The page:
Young girls are being murdered in Portland. Almost nobody cares. Almost nobody cares because these kids are, for the most part, nameless throwaways, having run from intolerable conditions into an intolerable condition. They live in the moment. When there’s food in the dumpster, that’s a good moment. When the dumpster is locked, that’s a bad moment. When they are able to band together to ward off danger, that’s a good moment. When they’re caught by surprise … you get the picture.
Once in a while, we come across a novel so true we know the author has been there; has highlighted those tiny, exact details that only an intimate could include.
That’s “The Butterfly Girl.”
That’s Rene Denfeld.
“The Butterfly Girl” is a novel for every literary aficionado of that pitch-perfect whodunit with characters so true, you really care whodunit.
Ain’t givin’ you no spoilers here other than it’s a story told through the eyes of two characters, Naomi and Celia – one an adult, the other a child – who have experienced the perils of the homeless on the streets of Portland during a particularly horrible stretch and still struggle not only to stand up but also to fight back.
On Oct. 23, I’ll have the pleasure of interviewing Rene Denfeld at the Bing Crosby Theater for The Spokesman-Review’s Northwest Passages Book Club. Her novel, her own story and the interview itself are personal to me. In my many years as a therapist and chairperson of Spokane’s original child protection team, I have seen up close so many of those kids forced to escape to nowhere. I’ve seen kids who pieced together astonishing coping mechanisms, resilient kids who just kept rising up … along with far too many others who were crushed. All of them were scarred by the experience of trauma coupled with invisibility.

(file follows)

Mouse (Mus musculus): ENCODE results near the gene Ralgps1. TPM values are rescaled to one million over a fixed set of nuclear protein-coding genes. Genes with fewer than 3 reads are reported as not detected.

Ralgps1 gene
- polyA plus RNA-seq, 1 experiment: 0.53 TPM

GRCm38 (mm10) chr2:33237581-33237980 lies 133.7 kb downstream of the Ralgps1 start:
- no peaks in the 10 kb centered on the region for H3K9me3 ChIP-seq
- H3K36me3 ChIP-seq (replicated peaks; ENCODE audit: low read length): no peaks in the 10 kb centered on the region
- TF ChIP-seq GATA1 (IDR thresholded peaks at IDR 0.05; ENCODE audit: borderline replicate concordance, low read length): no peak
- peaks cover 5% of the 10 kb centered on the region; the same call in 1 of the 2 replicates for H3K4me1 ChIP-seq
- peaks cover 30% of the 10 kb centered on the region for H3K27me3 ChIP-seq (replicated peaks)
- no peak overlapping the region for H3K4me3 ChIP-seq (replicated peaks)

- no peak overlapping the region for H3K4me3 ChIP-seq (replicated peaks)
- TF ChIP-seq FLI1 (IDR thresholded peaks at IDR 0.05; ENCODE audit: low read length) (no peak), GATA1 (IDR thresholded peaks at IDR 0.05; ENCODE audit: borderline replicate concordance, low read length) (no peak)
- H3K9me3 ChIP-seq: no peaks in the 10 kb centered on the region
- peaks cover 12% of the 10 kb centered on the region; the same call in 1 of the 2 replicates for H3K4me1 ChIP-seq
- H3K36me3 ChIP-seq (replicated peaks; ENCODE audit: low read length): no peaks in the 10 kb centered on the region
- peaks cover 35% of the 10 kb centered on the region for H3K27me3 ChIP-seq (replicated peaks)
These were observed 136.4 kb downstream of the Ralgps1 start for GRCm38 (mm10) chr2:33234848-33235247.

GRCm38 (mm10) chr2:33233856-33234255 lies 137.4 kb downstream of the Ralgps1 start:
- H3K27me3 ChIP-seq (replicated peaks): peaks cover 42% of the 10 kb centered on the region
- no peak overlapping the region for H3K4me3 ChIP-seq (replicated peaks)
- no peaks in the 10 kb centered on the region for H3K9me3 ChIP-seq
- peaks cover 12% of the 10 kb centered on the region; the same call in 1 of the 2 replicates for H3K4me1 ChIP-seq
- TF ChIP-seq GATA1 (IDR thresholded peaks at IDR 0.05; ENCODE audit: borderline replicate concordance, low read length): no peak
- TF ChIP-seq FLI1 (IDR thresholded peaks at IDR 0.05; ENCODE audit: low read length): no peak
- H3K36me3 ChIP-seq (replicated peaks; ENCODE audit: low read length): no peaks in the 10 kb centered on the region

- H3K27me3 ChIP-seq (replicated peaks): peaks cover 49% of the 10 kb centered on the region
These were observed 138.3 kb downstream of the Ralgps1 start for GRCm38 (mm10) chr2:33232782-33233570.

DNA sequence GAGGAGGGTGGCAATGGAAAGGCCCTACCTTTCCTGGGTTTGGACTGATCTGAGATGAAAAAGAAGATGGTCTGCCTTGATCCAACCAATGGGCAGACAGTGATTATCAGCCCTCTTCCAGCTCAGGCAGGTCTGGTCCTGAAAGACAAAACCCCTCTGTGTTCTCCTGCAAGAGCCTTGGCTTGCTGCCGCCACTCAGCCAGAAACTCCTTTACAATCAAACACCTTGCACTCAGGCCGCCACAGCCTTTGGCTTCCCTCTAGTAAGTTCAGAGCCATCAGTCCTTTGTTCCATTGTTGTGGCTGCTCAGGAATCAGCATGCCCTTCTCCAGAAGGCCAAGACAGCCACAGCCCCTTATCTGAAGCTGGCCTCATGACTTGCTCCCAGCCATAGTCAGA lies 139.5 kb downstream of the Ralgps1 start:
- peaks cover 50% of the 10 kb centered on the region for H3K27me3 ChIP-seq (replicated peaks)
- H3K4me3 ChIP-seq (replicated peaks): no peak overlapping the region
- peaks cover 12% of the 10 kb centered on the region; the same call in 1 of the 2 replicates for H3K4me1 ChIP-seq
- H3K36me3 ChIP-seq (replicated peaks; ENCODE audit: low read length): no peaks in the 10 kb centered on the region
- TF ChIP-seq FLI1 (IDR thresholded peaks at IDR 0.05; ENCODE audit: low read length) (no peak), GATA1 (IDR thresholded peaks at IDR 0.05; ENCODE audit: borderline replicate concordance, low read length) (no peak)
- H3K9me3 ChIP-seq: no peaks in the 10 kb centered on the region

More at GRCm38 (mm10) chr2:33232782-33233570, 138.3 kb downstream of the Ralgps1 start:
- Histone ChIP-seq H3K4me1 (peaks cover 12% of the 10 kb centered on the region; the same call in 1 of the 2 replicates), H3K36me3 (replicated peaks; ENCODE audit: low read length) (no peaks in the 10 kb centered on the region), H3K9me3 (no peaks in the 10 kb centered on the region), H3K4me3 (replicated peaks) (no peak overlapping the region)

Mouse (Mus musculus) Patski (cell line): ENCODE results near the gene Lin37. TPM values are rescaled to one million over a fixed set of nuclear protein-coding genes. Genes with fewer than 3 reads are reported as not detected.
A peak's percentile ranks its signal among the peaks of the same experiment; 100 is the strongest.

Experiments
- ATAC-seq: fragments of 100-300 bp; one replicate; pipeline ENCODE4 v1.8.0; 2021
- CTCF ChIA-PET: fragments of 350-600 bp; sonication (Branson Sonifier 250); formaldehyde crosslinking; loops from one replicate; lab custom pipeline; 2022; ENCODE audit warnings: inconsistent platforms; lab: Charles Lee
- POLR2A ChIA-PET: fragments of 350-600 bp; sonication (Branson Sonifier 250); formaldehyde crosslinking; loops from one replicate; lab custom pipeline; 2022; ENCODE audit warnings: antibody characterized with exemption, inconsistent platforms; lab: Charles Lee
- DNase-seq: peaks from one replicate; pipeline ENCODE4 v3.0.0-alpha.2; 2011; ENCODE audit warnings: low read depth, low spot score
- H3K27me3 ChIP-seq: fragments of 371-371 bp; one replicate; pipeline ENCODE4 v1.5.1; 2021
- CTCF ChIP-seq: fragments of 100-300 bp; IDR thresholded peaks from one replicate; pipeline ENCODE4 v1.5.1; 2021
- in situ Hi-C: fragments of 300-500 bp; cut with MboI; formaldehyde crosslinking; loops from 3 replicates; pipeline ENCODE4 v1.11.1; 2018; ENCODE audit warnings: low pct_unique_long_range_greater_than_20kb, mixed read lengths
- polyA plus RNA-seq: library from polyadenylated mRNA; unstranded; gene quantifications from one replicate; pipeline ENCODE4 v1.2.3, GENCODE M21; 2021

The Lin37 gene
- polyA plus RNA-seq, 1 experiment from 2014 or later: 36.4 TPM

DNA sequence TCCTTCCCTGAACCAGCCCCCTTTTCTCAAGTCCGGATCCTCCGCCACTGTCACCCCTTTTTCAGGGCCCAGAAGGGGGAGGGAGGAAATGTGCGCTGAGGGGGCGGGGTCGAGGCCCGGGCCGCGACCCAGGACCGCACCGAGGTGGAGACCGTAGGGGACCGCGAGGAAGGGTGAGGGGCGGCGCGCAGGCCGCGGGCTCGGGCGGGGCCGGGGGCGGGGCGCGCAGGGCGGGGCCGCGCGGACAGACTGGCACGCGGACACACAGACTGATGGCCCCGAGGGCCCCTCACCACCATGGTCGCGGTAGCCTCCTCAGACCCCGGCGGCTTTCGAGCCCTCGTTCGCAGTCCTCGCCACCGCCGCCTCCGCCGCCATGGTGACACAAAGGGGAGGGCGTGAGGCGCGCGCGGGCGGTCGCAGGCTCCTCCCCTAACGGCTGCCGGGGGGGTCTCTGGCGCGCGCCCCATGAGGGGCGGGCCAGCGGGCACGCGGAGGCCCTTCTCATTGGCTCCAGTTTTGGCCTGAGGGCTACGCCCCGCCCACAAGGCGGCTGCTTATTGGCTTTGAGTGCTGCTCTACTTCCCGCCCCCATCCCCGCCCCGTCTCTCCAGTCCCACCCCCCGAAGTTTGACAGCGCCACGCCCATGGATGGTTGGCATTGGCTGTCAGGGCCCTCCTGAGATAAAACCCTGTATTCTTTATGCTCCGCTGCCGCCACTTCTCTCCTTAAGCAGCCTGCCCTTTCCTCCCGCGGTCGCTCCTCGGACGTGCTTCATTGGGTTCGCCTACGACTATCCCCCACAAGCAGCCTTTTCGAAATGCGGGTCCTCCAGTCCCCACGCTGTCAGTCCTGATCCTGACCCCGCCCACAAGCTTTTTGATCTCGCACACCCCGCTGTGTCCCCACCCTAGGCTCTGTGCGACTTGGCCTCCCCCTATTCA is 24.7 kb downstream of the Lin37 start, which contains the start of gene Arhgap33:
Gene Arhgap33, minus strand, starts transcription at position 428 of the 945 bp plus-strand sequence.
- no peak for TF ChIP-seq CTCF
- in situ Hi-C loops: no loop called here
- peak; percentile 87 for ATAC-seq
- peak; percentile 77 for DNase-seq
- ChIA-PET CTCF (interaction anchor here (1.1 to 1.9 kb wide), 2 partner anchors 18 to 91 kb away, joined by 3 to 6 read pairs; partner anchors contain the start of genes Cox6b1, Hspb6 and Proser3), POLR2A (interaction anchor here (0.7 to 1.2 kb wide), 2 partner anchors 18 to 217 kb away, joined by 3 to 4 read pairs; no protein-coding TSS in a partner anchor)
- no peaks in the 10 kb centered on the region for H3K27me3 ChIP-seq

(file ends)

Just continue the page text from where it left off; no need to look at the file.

“The Butterfly Girl” casts those truths under a glaring light.
The issue of homelessness here in Spokane has been brought to the fore in our current mayoral race, the fulcrum of the argument balancing on how to deal with the problem.
Denfeld tells us, through her own personal story, and through her novel, that it is up to us as a community/society to see these human beings and to understand that prevention has to be our attack strategy.
Homelessness, to a great degree, is a symptom of human indecency, the indecency of social apathy.
It’s easy to make ourselves believe, from the security of four walls, heat, light and nutritional sustenance, that under their same circumstances we would act more “responsibly” when in fact it’s pretty cold-hearted to ask human beings who have no boots to pick themselves up by their bootstraps.
In “The Water Dancer,” Ta-Nehisi Coates shows us how important it was for slave owners to not know their slaves in order that they could buy and sell them, rip their families apart, punish with torture and even death; and to repeat a narrative allowing other rich white people to do the same.
In “The Butterfly Girl,” Denfeld shows us that same truth as it applies to the homeless. If we can keep them nameless, and at a distance, ignore in our souls what we know are the damages inflicted by the hammers of hunger and fear and hopelessness … well then, we can just call them a problem. Except, Denfeld tricks us. She gives them names. Naomi and Celia. And Sarah. And Rich. And Stoner.
Read the book.
Chris Crutcher is an award-winning author of young adult fiction and family therapist living in Spokane.